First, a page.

General Malaise

The Rear Admiral was a rare specimen among his peers, in the extent of his command of the English language.

The Egyptian Army sent him as an envoy to a particularly important foreign capital to woo skeptics of the current political process.

His graceful mingling among guests, his ability to dabble in small talk and toss light compliments, offered a breath of fresh air to what I was used to from decorated officers.

But then he began to talk politics, and it was downhill from there.

“People abroad say this is a military-backed government,” he said referring to the post July 3rd setup. “And I tell them ‘no, this is a military-backed country!'”

Part of the audience tensed their necks in a visible double take, while others exchanged furrowed eyebrows and silently wondered if they’d just heard what they actually just heard.

Without missing a beat, and adding carnage to damage, the Admiral went on to describe how Egypt as a country “depends” on the military, and how the Armed Forces are indispensable to the management of all walks of life within the state.

“But politics is always left to politicians.”


What followed was the longest and most boring justification of July 3rd I had ever heard, especially in view of the fact that everyone there that day were supportive of ousting the Muslim Brotherhood.

That support notwithstanding, we were made to listen as the Admiral likened the previous President to a taxi driver and the people to a passenger. “So you hire a taxi, and you agree on a fare, but the driver starts taking a route you’re not familiar with. ‘Where are you going,’ you ask the driver, but he just tells you he knows where he’s going and that you shouldn’t worry. Then the road gets darker and you ask him again…”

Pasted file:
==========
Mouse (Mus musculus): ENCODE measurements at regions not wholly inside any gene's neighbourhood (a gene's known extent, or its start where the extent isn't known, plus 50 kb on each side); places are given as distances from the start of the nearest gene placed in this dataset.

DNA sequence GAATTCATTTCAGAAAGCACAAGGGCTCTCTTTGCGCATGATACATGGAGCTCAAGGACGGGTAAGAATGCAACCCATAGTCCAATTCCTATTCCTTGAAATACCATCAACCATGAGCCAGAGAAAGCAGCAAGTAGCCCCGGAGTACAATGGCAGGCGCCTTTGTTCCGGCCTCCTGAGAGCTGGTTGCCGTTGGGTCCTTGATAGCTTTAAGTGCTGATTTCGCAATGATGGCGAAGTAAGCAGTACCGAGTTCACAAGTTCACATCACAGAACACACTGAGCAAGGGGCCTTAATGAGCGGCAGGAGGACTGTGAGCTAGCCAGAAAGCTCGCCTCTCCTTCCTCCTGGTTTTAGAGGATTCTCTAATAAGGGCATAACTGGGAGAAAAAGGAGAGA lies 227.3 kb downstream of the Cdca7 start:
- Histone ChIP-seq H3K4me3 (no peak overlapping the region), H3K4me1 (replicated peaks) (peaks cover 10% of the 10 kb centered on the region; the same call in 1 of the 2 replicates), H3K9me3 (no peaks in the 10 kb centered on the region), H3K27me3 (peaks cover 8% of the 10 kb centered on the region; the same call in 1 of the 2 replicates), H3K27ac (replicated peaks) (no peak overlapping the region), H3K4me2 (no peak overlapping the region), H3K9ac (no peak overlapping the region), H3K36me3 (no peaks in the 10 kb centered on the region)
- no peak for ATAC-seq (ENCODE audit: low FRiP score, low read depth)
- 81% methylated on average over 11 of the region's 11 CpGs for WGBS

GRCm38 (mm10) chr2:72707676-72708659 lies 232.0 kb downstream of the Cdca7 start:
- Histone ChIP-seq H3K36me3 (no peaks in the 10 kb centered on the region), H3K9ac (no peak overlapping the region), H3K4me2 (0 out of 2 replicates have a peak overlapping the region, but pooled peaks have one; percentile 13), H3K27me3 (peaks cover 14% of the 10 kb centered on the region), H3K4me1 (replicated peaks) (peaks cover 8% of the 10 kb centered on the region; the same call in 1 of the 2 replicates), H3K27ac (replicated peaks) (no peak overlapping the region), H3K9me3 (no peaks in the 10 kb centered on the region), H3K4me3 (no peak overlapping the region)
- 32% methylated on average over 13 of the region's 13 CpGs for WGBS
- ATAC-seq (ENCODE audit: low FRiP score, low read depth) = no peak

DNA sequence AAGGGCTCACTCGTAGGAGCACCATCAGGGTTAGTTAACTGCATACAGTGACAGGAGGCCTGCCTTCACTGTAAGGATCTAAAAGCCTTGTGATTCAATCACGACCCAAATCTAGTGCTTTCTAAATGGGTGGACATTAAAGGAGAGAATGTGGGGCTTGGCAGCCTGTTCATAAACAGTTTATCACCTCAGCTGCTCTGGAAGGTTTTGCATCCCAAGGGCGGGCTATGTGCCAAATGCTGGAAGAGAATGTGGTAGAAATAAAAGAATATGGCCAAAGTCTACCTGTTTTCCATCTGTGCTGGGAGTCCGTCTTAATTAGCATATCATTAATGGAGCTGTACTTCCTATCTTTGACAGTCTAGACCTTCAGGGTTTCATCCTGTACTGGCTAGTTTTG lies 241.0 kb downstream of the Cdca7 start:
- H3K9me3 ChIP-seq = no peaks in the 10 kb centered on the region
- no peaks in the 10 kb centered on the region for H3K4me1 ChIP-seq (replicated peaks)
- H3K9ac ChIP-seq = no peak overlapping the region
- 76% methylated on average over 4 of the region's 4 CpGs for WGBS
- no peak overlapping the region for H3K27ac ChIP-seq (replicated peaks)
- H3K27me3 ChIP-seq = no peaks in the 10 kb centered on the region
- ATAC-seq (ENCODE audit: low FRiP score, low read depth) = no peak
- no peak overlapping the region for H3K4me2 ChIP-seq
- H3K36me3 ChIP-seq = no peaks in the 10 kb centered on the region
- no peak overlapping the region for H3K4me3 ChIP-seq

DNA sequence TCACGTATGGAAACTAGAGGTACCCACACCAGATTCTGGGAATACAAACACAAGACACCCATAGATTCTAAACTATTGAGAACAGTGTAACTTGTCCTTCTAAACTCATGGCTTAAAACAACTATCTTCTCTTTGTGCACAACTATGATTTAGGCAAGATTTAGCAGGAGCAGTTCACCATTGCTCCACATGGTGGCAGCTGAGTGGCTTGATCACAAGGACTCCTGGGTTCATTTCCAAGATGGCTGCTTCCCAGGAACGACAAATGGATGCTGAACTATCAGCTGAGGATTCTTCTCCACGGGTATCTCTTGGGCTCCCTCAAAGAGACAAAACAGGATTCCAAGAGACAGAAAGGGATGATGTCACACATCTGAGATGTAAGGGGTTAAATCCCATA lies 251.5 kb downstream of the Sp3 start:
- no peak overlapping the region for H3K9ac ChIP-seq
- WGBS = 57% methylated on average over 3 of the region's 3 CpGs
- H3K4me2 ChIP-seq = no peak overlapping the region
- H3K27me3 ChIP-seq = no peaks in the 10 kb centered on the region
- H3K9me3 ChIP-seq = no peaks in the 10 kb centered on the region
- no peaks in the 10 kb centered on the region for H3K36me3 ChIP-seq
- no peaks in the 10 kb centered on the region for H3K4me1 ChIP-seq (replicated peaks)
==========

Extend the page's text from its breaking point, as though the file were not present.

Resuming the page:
This narrative is astoundingly made to last for ten minutes, and it didn’t matter that feet shifted, eyes rolled, and the “uhuhs” came in short impatient intervals as we tried to show the Admiral that we all got. the. damn. point!

“In the end you’re only left with two options: either you attack the driver, cause him a head injury and risk the car swerving into a river (wtf?), or you take your phone and dial 911, and this is what the people did.”

Someone quipped that we shouldn’t be surprised if we heard the Admiral’s voice next time we called 911. Sniggers rippled across the room, but the Admiral remained unshaken.

Eventually a guest was able to squeeze in a question about Sinai.

“We are fighting a war over there,” the Admiral sternly said. Not an insurgency, not a security operation, not a battle. This was an all out war against elements of dark radicalism and heinous terrorism that bore serious consequences on the entire region. This was the message being expounded.

Fair enough.

Another question followed about how the Army is doing in this raging war.

“We’re doing everything we can and we’re making huge advances, but so far we’ve had 280 attacks in the last six months, and the gas pipeline has been hit 17 times since. Moreover, the terrorists now have the ability to target our helicopters.”